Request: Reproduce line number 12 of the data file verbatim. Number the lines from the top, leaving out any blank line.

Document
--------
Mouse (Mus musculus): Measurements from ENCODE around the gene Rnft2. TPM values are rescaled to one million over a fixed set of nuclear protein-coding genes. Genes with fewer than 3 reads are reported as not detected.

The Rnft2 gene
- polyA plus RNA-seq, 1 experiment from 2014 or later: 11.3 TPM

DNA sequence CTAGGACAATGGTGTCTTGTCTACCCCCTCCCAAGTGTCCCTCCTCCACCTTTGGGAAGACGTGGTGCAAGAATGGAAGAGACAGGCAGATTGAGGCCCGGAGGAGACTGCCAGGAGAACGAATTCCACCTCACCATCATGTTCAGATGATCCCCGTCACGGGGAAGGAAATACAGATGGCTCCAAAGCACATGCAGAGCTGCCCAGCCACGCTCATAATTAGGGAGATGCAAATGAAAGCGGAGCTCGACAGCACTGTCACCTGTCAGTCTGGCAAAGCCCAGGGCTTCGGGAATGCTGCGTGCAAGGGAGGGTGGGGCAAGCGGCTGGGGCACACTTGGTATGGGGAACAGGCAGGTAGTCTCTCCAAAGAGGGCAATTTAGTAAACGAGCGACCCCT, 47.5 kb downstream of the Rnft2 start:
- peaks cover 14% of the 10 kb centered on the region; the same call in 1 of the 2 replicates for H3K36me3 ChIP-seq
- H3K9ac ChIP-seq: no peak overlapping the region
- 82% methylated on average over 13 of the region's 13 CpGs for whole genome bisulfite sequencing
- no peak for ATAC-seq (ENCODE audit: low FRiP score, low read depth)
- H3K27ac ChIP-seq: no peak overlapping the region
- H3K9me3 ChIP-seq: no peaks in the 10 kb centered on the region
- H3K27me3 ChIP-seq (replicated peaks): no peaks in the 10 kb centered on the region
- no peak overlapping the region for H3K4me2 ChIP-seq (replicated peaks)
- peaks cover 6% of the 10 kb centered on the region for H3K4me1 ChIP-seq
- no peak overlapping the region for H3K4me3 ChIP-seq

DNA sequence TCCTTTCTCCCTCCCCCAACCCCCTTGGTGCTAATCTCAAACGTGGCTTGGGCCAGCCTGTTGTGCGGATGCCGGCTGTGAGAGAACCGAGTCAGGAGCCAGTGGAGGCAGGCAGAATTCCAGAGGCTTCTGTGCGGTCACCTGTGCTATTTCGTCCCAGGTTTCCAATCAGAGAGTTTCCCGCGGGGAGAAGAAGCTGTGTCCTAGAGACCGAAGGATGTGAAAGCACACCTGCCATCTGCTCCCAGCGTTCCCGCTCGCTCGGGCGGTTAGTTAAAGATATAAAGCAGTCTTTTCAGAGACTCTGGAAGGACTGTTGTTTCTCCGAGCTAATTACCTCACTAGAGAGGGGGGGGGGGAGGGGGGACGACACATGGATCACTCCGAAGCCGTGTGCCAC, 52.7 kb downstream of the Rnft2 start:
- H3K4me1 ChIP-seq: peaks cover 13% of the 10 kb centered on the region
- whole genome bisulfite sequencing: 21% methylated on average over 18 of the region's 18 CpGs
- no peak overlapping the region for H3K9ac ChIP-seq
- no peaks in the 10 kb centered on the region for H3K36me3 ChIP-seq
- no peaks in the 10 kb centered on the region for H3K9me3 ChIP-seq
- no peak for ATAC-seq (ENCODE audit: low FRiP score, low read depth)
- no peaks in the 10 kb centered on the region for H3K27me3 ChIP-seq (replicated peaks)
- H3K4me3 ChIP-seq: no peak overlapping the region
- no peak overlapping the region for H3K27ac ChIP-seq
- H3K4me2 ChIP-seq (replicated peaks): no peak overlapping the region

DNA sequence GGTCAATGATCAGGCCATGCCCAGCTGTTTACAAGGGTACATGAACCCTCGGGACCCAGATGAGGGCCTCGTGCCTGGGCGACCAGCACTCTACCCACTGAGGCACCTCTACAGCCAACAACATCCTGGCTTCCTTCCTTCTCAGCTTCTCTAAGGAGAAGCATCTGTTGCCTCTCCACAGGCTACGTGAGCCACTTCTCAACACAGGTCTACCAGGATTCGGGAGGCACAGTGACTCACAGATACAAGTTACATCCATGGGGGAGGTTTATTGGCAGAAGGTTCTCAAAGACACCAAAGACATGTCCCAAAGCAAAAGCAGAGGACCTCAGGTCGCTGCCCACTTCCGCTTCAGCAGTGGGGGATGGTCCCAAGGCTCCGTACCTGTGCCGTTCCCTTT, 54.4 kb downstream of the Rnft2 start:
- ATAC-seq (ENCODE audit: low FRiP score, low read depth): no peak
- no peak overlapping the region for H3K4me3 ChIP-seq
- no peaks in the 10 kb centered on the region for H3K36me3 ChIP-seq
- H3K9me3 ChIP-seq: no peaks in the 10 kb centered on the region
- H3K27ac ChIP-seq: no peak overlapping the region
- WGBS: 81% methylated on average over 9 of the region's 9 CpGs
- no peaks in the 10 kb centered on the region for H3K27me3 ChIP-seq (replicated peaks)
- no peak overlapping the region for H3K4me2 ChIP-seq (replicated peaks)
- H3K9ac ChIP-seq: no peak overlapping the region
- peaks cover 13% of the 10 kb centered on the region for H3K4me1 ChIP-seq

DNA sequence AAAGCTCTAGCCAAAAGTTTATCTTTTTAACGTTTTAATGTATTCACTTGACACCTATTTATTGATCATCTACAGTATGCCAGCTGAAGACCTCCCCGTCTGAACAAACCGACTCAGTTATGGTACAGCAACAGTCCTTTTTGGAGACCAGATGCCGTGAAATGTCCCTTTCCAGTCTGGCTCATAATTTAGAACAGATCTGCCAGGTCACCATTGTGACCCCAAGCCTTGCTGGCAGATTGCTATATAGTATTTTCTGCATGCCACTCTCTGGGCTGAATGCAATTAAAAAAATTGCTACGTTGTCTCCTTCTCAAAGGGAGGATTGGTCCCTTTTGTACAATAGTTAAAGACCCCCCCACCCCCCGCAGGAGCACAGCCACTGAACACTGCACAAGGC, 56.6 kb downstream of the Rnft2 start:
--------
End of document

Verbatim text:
- no peak overlapping the region for H3K4me2 ChIP-seq (replicated peaks)